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‘Love, the unconquered in battle’: the poetics of defeat in ancient Greek tragedy


Note to reader: WARNING: Unhappy ending!


The ancient Athenian tragic poets were excellent writers of character. Among their virtues was the ability to construct the psychology of the opposite side, a skill that required them to empathise with the defeated party. Their compassion manifests itself in the way they have created theatrical roles of immense splendour. These roles include the majestic Trojan Queen Hecuba, the sorrowful Andromache, the condemned Antigone and many solemn tragic choruses: the Chorus of the Elders in The Persians, the Chorus of the Theban Maidens in the Seven Against Thebes, the Chorus of Phoenician Women in Euripides’ eponymous play, among others. In the aforementioned plays the theme of the oikos (family/kinship/household) is central to their composition: the royal houses of Darius, Priam and Oedipus are portrayed alongside secondary themes of pity, fear, duty and disillusionment with war.


Another play called Phoenician Women (476BC) by the early tragic poet Phrynichus, now lost, has only one element in common with the play by Euripides of the same name, namely that the Chorus is comprised of Phoenician women. On the other hand it has the same subject matter as Aeshylus’ The Persians, the defeat of the Persian army at the Battle of Salamis (480BC) and Aeshylus’ play, which comes after it chronologically, owes it a heavy debt.


Case study: duty and doomed love in Antigone (441 BC)


In Antigone Sophocles (c. 497/6 - winter c. 406/5 BC) deals with the aftermath of the war. Creon, who has become king of Thebes, has decreed that Polynices should be neither mourned nor buried. Antigone believes it her filial duty to Polynices to bury her brother in defiance of the decree, claiming the superiority of divine law, an action that is both her greatness and leads to her downfall. Her sister Ismene tries to save her by persuading her not to go through with the burial while her fiancé Haemon tries to persuade the king, his father, to change his arbitrary law. Both fail, and the determination of neither Antigone nor Creon to shift their position leads to their unavoidable conflict. When Creon passes the death sentence on Antigone her impending marriage to Haemon is brought into jeopardy. At this point in the story Sophocles speaks of their love.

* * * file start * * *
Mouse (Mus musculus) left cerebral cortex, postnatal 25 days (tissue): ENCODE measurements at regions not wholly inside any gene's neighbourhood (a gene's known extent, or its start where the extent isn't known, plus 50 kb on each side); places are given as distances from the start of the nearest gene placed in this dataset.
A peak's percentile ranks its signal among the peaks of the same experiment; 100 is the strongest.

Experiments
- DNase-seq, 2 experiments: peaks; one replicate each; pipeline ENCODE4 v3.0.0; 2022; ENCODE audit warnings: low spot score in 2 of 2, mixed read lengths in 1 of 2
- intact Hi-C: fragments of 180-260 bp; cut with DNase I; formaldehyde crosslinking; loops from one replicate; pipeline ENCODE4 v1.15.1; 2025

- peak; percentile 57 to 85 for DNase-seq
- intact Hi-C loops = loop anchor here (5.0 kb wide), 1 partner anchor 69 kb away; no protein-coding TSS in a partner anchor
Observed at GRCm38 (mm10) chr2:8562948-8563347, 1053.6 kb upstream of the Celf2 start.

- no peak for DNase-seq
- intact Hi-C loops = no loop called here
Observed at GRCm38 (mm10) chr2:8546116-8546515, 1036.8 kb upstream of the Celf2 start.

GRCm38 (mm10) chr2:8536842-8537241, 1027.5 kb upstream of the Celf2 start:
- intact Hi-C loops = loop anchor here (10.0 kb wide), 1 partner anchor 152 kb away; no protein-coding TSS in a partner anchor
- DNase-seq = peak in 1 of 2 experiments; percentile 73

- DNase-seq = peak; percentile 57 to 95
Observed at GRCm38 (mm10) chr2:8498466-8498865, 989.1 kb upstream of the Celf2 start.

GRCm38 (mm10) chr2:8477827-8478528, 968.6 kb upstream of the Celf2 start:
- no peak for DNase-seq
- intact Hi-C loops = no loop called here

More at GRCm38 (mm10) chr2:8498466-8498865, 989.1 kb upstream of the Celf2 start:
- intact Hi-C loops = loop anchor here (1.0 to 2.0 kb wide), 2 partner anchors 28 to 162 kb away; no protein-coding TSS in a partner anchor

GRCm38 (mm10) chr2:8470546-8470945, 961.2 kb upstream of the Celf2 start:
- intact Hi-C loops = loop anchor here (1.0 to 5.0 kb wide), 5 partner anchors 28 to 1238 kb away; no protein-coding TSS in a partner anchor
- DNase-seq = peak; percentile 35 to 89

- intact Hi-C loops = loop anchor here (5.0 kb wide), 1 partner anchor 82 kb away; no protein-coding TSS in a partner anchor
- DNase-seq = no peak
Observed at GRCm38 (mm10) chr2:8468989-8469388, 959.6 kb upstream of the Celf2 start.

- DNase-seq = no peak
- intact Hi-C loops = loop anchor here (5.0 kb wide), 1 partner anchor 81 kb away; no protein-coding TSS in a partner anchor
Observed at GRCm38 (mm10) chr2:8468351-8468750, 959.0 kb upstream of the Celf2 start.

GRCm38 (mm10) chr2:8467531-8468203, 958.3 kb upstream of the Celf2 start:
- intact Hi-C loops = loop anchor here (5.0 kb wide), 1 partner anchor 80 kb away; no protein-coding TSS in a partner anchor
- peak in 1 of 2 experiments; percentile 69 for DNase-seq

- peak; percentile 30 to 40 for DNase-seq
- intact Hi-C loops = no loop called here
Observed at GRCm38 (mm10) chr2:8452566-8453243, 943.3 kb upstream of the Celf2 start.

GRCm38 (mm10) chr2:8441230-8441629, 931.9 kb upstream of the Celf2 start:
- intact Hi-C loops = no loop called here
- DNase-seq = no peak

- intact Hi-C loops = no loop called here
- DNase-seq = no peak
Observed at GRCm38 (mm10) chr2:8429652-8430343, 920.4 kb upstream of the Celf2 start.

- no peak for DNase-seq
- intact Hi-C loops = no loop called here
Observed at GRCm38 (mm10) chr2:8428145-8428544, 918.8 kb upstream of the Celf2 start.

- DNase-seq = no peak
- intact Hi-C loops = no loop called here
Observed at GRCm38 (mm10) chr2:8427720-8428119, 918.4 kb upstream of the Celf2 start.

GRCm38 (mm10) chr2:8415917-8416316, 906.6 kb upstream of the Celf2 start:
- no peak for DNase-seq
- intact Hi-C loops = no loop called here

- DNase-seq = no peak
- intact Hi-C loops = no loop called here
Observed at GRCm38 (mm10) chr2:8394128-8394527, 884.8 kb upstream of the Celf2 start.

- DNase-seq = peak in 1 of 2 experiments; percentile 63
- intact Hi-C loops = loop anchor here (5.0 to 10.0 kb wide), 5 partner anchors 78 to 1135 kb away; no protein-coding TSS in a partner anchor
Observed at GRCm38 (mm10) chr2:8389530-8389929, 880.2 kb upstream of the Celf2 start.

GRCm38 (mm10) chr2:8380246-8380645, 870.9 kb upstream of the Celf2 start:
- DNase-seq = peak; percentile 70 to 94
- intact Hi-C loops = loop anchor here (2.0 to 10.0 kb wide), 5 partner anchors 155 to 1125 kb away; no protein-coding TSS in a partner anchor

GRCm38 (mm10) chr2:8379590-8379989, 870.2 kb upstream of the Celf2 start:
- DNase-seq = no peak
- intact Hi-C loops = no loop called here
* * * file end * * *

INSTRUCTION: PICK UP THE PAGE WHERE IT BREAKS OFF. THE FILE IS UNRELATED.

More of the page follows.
Antigone and Ismene. Illustration by Emil Teschendorff (1892)



One of the most famous love poems of all time is the song to doomed love sung by the critical Chorus of older citizens reluctant to support disobedience. Haemon’s love for Antigone means he cannot accept her condemnation by his father, but the Chorus describe his love as madness (Sophocles, Antigone, 781ff.). The opening of the chorus, in the Greek Ἔρως ἀνίκατε μάχαν (Eros, invincible in battle), is one of the most famous phrases quoted from Greek literature.


Love, the unconquered in battle, Love, you who descend upon riches, and watch the night through on a girl's soft cheek, you roam over the sea and among the homes of men in the wilds. Neither can any immortal escape you, nor any man whose life lasts for a day. He who has known you is driven to madness. You seize the minds of just men and drag them to injustice, to their ruin. You it is who have incited this conflict of men whose flesh and blood are one. But victory belongs to radiant Desire swelling from the eyes of the sweet-bedded bride. Desire sits enthroned in power beside the mighty laws. For in all this divine Aphrodite plays her irresistible game.

(Transl. Richard Jebb)


Nikiforos Lytras (1832–1904), Antigone in front of the dead Polynices, 1865, oil on canvas. National Gallery of Athens



Although Creon changes his mind, he is too late; Antigone has already hung herself.